France and the United States in Western Sahel: Cooperation and Competition in an Interlocking Conflict

Symposium on Development, Extremism, Security and the State in Africa

 Cornell Institute for African Development’s Symposium on

 October 28-29, 2016

Outline:

1. Introduction

Compared to other regions in Africa, particularly southern Africa, the Sahel and West Africa are in a relative situation of instability. Economic and security crises are closely related and reinforce each other. Security is needed for successful development policies and development is needed to ensure peaceable societies. As development itself is a potential source of conflict because it tends to create regional disparities and social inequality, this chapter argues that the way out of the vicious cycle of mutually reinforcing security and economic crises resides in establishing solid vertical and horizontal political structures that can ensure a well-functioning deliberative democracy and focus on the needs of local populations rather than being submissive to geopolitical calculations of foreign entities.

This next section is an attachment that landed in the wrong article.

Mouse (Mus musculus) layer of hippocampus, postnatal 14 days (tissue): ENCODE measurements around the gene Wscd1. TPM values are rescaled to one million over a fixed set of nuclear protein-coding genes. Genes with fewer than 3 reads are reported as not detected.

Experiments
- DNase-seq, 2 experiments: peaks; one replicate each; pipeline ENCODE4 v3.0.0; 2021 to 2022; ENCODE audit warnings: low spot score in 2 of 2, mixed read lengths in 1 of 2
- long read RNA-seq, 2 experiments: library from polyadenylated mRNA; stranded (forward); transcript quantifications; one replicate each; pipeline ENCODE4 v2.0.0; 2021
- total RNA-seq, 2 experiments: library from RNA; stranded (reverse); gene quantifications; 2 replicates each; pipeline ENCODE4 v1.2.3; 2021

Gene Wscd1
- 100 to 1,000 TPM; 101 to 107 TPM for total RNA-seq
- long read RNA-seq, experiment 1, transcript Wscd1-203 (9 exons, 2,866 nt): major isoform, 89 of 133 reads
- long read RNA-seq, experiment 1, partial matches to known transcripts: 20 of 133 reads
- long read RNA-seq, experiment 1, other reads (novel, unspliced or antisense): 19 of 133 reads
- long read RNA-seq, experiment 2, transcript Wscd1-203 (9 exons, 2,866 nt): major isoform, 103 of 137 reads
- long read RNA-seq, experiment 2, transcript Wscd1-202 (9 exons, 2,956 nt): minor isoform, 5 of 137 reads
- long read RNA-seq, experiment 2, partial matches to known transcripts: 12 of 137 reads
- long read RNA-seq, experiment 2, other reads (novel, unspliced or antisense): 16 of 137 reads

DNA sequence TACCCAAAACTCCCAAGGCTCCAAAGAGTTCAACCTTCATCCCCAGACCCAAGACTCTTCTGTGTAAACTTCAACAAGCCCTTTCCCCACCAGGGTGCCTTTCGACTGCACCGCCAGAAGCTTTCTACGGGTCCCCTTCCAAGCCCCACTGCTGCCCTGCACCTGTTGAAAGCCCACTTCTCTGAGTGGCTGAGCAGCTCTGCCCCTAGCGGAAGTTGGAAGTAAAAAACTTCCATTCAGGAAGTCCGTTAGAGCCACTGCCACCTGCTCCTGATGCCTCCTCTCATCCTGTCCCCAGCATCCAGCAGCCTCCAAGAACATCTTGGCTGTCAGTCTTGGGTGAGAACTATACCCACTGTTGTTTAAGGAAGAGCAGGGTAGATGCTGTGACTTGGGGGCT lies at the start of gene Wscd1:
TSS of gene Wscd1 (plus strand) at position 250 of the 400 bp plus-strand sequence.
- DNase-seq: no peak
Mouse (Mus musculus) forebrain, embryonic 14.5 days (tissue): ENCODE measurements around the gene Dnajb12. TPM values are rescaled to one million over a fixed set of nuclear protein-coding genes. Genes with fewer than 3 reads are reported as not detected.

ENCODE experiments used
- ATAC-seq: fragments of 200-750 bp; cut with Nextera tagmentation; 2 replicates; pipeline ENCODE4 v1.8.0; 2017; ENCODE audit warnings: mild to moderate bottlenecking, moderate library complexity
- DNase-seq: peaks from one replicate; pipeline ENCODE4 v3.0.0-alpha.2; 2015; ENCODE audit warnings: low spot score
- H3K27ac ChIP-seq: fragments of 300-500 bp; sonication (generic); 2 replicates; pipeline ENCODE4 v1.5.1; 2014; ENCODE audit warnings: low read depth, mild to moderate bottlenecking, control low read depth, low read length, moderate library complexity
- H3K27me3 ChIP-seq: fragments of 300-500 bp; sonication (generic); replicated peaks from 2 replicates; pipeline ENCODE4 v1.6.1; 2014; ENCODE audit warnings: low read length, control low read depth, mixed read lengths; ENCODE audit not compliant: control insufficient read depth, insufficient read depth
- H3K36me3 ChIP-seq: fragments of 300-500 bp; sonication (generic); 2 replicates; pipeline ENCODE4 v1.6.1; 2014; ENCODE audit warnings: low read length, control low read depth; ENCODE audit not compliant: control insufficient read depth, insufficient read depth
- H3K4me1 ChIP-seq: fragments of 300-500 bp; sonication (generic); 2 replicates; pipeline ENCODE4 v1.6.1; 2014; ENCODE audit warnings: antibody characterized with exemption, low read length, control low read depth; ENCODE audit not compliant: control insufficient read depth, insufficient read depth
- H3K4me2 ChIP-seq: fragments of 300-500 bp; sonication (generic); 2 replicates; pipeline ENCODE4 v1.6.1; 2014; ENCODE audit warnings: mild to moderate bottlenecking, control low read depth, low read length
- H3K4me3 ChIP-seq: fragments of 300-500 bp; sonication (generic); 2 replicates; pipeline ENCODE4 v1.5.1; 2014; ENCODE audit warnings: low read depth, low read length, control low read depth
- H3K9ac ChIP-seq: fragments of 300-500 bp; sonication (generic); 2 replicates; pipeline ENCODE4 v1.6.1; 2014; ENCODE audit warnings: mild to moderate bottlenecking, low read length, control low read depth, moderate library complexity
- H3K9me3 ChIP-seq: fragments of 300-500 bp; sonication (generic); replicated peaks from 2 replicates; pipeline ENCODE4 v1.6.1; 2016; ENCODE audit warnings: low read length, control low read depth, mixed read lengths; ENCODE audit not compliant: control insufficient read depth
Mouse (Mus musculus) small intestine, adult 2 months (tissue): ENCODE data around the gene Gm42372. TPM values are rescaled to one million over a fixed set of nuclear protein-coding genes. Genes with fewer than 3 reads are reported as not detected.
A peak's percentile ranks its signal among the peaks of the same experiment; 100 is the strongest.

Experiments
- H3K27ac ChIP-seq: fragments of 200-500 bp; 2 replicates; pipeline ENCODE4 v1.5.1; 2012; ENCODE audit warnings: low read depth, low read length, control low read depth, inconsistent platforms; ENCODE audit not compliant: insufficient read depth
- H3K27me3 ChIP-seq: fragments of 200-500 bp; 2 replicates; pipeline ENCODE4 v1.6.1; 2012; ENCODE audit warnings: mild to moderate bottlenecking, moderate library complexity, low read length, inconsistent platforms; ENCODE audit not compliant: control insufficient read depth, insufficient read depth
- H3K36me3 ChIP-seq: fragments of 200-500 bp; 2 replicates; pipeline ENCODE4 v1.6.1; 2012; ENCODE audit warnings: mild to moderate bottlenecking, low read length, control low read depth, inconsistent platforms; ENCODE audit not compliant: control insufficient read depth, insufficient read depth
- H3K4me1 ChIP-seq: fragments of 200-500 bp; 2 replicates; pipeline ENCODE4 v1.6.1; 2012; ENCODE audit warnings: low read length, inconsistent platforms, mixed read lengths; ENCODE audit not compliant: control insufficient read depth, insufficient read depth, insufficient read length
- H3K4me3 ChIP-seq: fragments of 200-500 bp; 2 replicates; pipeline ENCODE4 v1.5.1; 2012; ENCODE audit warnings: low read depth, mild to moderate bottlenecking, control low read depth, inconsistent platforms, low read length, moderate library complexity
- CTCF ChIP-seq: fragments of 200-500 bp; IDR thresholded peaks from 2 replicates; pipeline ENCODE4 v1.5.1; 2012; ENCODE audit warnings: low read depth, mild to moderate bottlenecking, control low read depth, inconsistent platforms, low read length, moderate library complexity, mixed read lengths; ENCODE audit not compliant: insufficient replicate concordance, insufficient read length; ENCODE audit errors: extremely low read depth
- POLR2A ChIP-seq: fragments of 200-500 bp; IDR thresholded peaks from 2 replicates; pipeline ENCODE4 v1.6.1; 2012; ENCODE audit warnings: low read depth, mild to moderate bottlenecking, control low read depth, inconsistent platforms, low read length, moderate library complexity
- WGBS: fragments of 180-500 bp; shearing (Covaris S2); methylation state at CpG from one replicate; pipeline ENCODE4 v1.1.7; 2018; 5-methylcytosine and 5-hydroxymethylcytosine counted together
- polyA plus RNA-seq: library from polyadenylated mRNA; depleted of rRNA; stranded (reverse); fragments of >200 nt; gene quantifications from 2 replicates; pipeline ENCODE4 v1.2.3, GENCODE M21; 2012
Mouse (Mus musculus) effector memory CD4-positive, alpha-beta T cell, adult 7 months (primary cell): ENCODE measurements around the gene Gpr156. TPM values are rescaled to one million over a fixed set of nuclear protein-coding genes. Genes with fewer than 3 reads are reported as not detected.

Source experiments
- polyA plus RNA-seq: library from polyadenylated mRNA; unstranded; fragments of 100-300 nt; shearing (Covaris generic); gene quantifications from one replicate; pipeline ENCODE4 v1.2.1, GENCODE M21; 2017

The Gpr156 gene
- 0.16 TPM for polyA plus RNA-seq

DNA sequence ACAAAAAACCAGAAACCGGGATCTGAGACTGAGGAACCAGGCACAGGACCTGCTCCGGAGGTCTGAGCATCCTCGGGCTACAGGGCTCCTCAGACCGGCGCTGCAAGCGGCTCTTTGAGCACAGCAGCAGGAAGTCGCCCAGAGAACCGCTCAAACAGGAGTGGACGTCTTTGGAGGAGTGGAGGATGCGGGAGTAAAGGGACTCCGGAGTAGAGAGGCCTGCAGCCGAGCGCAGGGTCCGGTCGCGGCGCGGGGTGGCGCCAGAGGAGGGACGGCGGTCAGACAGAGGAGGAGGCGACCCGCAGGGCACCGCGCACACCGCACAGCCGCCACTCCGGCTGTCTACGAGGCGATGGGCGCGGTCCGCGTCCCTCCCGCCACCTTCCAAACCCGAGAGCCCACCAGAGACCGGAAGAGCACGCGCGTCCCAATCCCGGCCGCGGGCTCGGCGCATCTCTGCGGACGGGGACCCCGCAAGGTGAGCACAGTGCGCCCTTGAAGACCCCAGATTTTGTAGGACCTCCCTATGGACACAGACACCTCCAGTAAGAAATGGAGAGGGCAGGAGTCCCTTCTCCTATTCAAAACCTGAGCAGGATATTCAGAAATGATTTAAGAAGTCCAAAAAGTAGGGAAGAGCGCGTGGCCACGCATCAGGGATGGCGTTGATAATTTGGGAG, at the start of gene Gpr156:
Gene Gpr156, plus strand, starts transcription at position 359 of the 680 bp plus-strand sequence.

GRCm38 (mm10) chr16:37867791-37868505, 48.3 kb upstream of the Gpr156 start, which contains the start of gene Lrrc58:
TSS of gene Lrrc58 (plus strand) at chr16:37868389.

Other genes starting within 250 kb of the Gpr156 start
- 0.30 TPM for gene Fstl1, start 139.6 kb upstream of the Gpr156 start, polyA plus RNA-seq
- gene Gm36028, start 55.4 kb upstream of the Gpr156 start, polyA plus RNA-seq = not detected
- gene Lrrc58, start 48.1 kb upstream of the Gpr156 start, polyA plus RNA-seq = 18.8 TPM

2. Demographic data

3. Geographical importance

4. Where history and geography meet

5. The Tuaregs

6. Jihadi activities

7. Role and place of France

8. US counterrorism policy

9. The Battle of Horus and Seth

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